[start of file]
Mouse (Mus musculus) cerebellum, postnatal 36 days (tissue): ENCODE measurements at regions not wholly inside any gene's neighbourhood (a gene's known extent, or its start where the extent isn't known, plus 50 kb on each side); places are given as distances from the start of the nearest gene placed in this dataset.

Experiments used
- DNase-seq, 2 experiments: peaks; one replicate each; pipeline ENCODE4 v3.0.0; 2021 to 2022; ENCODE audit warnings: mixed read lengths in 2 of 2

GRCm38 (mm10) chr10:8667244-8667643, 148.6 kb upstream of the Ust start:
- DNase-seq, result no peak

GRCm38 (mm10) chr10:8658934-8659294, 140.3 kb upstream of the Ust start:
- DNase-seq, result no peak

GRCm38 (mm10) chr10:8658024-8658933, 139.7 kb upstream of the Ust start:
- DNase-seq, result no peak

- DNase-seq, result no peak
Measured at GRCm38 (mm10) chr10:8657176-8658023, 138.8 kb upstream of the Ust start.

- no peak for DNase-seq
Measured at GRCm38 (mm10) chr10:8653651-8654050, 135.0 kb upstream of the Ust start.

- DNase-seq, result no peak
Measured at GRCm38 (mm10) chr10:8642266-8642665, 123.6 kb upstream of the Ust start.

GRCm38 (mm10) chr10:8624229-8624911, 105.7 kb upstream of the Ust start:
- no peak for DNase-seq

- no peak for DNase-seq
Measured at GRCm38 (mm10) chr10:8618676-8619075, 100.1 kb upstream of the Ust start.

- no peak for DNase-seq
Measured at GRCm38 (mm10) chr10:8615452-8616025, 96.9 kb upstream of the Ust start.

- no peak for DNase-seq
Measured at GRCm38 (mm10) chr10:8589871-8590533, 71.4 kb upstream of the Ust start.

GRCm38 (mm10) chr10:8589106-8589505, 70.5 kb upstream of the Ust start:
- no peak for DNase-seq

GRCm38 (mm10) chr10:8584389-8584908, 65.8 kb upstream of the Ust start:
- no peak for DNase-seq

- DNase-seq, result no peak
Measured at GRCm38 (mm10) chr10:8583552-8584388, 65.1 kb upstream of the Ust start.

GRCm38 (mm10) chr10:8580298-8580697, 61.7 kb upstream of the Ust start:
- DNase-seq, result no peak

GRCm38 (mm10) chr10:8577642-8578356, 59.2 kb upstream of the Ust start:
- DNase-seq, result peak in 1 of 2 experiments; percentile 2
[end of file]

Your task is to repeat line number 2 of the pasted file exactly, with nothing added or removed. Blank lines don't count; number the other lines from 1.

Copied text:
Experiments used